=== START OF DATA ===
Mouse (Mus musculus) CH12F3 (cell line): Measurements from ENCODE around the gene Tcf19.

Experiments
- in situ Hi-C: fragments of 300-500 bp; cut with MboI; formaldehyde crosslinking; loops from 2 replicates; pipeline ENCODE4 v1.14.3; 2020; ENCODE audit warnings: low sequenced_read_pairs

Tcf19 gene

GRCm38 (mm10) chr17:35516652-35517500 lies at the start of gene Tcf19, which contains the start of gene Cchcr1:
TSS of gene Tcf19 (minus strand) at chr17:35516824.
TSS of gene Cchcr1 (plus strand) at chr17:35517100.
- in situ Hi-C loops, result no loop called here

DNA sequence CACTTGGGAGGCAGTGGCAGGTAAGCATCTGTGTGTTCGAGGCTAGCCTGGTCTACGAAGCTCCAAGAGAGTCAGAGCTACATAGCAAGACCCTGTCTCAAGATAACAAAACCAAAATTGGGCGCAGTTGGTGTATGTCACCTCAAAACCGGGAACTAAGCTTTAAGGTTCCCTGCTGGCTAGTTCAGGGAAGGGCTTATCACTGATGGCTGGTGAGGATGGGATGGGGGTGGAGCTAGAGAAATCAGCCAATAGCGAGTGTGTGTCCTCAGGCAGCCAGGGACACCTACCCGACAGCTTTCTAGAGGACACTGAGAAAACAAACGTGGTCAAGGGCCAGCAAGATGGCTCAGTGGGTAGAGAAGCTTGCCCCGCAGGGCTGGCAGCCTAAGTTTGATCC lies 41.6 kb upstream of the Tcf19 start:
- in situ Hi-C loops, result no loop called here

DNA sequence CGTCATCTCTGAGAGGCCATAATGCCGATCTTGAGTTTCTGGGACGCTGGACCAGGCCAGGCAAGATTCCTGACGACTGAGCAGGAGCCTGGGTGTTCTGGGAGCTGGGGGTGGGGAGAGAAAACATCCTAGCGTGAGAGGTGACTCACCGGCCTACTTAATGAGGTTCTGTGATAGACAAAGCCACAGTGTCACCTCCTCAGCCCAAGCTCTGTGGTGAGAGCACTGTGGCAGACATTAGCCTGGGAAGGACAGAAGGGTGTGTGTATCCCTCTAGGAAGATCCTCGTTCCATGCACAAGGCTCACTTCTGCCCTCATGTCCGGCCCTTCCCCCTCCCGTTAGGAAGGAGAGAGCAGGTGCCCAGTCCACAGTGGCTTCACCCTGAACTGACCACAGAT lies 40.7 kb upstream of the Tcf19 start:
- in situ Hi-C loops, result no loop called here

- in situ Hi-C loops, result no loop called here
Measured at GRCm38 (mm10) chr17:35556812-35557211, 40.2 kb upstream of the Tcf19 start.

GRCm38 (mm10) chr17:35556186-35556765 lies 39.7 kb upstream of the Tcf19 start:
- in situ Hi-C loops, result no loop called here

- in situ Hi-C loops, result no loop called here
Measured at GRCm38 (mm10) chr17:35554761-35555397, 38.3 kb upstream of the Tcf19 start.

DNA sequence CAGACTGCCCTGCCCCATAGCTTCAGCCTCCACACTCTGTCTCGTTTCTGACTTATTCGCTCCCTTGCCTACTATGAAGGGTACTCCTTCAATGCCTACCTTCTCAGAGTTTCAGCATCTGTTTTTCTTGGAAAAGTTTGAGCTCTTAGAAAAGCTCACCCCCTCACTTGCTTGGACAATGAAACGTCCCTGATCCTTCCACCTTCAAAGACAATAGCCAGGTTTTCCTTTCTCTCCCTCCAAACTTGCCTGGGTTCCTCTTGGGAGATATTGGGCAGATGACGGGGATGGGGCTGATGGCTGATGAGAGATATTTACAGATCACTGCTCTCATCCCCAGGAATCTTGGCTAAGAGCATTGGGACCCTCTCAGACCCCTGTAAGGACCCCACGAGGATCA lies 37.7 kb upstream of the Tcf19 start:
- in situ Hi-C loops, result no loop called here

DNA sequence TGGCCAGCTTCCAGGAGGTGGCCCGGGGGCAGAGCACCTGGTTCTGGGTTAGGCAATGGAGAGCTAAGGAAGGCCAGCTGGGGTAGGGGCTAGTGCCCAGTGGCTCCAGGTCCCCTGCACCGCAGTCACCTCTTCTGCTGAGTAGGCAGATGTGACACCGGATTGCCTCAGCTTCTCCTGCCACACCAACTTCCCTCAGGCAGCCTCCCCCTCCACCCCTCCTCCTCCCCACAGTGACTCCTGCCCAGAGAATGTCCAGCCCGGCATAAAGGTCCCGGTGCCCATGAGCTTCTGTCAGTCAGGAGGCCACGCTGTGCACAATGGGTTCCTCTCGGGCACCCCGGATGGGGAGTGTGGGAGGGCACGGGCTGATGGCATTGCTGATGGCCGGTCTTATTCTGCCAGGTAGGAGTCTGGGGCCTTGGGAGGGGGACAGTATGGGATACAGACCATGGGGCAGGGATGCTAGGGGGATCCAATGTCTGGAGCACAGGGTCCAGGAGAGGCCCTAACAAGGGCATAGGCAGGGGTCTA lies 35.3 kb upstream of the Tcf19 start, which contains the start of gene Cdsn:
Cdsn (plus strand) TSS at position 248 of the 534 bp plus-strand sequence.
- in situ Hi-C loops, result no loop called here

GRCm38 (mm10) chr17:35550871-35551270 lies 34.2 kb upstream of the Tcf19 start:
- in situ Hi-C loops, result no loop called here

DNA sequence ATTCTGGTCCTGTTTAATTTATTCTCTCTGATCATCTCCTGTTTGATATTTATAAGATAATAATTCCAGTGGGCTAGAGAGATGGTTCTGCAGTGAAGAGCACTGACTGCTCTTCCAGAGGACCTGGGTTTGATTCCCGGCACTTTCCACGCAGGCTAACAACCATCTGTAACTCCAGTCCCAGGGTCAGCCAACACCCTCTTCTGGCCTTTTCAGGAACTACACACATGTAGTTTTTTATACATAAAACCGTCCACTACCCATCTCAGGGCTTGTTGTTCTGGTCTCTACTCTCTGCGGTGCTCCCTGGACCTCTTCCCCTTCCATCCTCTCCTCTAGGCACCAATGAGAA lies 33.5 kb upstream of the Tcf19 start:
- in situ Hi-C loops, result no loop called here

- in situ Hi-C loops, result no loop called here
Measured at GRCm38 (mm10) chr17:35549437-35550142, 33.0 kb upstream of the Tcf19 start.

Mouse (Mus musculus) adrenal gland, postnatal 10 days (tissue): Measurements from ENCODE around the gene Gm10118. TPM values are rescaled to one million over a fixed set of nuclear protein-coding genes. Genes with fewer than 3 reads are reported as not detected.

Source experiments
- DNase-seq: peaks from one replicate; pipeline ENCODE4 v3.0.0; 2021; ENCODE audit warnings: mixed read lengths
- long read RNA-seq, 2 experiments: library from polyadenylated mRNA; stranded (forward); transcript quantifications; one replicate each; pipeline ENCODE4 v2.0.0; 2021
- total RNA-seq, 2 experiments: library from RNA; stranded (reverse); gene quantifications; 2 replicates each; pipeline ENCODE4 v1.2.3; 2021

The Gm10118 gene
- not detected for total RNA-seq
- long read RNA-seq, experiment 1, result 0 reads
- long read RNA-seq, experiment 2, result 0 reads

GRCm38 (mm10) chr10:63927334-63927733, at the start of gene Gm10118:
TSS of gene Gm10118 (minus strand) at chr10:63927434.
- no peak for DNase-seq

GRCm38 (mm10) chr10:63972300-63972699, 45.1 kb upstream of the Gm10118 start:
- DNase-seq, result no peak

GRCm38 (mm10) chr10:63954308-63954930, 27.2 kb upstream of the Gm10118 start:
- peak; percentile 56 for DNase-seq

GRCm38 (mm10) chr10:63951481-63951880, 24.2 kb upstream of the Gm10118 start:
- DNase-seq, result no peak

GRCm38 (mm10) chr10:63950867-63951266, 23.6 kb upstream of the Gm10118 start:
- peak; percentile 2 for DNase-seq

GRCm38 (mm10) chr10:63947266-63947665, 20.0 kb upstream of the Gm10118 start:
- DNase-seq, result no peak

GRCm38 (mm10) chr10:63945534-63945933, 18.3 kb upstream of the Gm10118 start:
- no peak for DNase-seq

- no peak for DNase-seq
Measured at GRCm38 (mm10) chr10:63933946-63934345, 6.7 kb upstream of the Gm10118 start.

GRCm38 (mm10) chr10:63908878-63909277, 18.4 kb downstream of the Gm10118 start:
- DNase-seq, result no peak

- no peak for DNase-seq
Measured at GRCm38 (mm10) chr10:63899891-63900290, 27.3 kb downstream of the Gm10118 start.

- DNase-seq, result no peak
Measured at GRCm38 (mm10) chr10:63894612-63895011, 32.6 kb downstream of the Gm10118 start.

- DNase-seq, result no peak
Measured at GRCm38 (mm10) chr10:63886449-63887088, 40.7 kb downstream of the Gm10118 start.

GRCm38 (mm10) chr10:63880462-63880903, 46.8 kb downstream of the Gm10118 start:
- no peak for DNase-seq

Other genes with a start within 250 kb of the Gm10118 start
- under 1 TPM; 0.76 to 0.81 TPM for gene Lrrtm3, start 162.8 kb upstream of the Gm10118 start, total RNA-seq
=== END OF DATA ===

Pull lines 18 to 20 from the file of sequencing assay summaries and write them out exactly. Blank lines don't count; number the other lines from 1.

Measured at GRCm38 (mm10) chr17:35554761-35555397, 38.3 kb upstream of the Tcf19 start.

DNA sequence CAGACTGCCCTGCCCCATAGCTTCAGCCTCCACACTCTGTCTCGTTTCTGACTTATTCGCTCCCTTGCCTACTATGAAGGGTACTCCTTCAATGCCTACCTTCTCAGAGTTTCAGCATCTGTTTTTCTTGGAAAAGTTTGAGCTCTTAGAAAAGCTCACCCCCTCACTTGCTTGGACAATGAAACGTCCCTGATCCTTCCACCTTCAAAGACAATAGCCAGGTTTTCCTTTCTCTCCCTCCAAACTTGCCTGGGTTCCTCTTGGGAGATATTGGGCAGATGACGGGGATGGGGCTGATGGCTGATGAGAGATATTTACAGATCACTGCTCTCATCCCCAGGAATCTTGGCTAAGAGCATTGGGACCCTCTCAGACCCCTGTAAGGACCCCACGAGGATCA lies 37.7 kb upstream of the Tcf19 start:
- in situ Hi-C loops, result no loop called here